rabble blogs are the personal pages of some of Canada's most insightful progressive activists and commentators. All opinions belong to the writer; however, writers are expected to adhere to our guidelines. We welcome new bloggers -- contact us for details.

Personal injury law firms move in after Air Canada crash landing

Please chip in to support more articles like this. Support rabble.ca in its summer fundraiser today for as little as $1 per month!

Photo: Will C/flickr

At what point does lawyerly risk-taking in the public interest become crass ambulance chasing?

Before we consider today's case -- personal injury law firms hovering over last week's late-night crash landing of Air Canada Flight 624 -- let's layer in some context.

In 2013, the Halifax law firm McInnes Cooper won an $887-million class action lawsuit on behalf of disabled veterans and their families. For 30 years, successive federal governments had clawed back their benefits. The law firm took on Ottawa's bottomless pockets. Its lawyers rang up 8,500 potentially un-billable hours -- $3.2 million -- over six years to hold the government to account.

They won, and were rewarded for their effort.

But they could as easily have lost it all.

So too with Wagners, another Halifax law firm. It spent 16 years fighting provincial governments for compensation for hundreds of physically and sexually abused children at the Nova Scotia Home for Colored Children. Besides providing "total free" legal services during those years, the firm spent $500,000 to pursue the case. Its lawyers eventually won $34 million in settlements for the victims and were awarded $5.78 million in legal fees.

Those cases would never have been heard -- and justice done for powerless victims -- if those law firms hadn't taken a risk.

How does that compare to Flight 624?

Well, Air Canada has already ponied up $5,000 to each of the 133 passengers for their inconvenience. Everyone understands that is both proactive PR and an opening gambit. The airline will inevitably pay more. How much is the question. The answer will be determined, in part, by the success of now competing law firms eager to represent the passengers.

"Eager" because this is a win-win. The airline will settle, likely out of court. The law firm will get a good payday.

But do such cases -- and settlements -- serve the public interest? Or simply make us a more needlessly litigious society?

Ray Wagner, whose Wagners law firm also wants to represent Flight 624 passengers, insists such lawsuits force public safety improvements.

I doubt that. Change will be spurred, as usual, by the results of the ongoing Transportation Safety Board investigation.

All the rest is about money.

This article first appeared in Stephen Kimber's Halifax Metro column.

Photo: Will C/flickr

Thank you for reading this story…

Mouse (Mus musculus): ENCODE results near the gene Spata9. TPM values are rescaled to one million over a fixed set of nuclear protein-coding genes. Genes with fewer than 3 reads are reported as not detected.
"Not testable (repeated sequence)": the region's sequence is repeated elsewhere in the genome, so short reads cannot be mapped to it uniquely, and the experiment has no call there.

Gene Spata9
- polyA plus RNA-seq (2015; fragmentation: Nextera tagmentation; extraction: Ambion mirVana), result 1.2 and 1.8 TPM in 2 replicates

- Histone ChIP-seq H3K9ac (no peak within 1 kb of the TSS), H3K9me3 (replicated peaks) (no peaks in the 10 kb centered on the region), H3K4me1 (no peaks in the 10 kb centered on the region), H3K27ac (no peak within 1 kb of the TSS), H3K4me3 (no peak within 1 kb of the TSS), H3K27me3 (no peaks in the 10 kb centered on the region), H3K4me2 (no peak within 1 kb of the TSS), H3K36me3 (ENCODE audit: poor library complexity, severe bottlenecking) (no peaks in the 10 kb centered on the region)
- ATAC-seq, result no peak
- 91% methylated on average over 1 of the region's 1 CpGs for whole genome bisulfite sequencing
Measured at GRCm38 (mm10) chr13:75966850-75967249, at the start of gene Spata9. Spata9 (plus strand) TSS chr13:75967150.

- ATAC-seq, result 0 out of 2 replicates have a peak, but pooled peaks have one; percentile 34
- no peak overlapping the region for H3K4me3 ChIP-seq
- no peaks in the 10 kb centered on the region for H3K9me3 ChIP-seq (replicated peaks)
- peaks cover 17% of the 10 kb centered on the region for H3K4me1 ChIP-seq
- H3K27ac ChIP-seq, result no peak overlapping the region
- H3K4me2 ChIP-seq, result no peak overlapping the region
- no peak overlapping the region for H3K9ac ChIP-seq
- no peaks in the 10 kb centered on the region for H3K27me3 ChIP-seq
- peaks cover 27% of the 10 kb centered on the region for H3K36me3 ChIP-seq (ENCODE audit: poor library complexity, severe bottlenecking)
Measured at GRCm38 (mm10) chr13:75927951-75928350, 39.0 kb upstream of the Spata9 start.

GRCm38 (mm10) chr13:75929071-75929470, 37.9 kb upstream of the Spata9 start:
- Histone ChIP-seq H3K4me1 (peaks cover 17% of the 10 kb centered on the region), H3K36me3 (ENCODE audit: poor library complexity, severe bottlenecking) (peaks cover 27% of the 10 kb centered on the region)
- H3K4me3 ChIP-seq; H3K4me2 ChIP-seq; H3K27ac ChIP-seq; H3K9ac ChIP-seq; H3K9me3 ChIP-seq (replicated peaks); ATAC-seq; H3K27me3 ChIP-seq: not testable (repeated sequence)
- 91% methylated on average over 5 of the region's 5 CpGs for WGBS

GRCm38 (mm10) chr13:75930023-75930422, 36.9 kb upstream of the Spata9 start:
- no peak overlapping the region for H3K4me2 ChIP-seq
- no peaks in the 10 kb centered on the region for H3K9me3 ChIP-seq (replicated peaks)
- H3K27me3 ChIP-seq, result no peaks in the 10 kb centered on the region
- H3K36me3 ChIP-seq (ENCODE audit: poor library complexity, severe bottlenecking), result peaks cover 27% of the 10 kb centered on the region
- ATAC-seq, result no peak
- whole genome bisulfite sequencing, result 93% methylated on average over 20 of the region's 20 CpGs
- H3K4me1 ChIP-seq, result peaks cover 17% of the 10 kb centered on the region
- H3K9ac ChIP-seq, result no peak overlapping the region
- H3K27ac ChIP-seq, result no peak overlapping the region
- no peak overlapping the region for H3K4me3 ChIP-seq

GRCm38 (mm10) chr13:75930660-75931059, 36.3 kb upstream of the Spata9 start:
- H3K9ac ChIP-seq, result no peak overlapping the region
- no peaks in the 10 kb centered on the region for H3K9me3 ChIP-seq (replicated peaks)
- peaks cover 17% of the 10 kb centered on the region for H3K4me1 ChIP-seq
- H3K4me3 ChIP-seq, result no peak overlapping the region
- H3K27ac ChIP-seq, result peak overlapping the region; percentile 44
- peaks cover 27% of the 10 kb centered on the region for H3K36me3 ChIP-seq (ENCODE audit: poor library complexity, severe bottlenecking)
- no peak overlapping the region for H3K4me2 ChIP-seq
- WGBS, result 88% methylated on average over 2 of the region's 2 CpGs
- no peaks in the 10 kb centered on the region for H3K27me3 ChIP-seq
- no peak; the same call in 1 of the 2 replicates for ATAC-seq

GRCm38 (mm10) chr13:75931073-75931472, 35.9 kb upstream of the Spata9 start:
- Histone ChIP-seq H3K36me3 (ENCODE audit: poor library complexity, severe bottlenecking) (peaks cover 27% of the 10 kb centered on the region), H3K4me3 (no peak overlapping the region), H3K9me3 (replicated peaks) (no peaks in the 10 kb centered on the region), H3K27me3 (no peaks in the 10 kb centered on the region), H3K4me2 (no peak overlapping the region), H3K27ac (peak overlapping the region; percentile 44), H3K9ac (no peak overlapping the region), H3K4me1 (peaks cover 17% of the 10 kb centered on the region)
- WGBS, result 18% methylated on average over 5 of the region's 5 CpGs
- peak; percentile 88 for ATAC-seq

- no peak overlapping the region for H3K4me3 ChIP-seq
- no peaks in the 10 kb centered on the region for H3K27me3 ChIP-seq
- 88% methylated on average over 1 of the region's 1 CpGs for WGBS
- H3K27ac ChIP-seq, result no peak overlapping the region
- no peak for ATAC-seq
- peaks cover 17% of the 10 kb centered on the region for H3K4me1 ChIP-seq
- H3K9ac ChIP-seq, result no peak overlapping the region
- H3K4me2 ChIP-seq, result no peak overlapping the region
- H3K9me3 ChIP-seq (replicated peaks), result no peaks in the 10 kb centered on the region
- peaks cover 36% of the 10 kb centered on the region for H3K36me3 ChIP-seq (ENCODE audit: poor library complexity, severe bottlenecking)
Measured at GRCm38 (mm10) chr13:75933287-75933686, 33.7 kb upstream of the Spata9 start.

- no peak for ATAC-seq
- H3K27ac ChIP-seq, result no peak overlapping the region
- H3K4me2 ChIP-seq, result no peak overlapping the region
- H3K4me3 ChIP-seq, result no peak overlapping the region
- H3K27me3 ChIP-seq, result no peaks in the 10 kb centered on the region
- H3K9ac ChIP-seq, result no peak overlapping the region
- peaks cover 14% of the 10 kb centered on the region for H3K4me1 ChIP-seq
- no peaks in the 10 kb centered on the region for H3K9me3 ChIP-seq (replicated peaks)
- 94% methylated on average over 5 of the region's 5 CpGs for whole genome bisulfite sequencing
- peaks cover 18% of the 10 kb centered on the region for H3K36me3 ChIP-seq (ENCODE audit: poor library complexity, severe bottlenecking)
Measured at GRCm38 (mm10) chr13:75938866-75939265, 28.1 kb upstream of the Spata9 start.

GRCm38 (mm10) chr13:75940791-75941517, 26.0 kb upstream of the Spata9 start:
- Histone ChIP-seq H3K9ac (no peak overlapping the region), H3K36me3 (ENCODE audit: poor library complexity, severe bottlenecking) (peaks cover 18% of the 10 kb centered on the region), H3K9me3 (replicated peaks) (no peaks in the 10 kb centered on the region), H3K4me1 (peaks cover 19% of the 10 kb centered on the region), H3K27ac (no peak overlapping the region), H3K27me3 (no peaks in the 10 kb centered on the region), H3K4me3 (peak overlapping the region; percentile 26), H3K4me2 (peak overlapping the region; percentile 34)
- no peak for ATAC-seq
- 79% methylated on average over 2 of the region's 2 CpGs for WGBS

More people are reading rabble.ca than ever and unlike many news organizations, we have never put up a paywall – at rabble we’ve always believed in making our reporting and analysis free to all, while striving to make it sustainable as well. Media isn’t free to produce. rabble’s total budget is likely less than what big corporate media spend on photocopying (we kid you not!) and we do not have any major foundation, sponsor or angel investor. Our main supporters are people and organizations -- like you. This is why we need your help. You are what keep us sustainable.

rabble.ca has staked its existence on you. We live or die on community support -- your support! We get hundreds of thousands of visitors and we believe in them. We believe in you. We believe people will put in what they can for the greater good. We call that sustainable.

So what is the easy answer for us? Depend on a community of visitors who care passionately about media that amplifies the voices of people struggling for change and justice. It really is that simple. When the people who visit rabble care enough to contribute a bit then it works for everyone.

And so we’re asking you if you could make a donation, right now, to help us carry forward on our mission. Make a donation today.


We welcome your comments! rabble.ca embraces a pro-human rights, pro-feminist, anti-racist, queer-positive, anti-imperialist and pro-labour stance, and encourages discussions which develop progressive thought. Our full comment policy can be found here. Learn more about Disqus on rabble.ca and your privacy here. Please keep in mind:


  • Tell the truth and avoid rumours.
  • Add context and background.
  • Report typos and logical fallacies.
  • Be respectful.
  • Respect copyright - link to articles.
  • Stay focused. Bring in-depth commentary to our discussion forum, babble.


  • Use oppressive/offensive language.
  • Libel or defame.
  • Bully or troll.
  • Post spam.
  • Engage trolls. Flag suspect activity instead.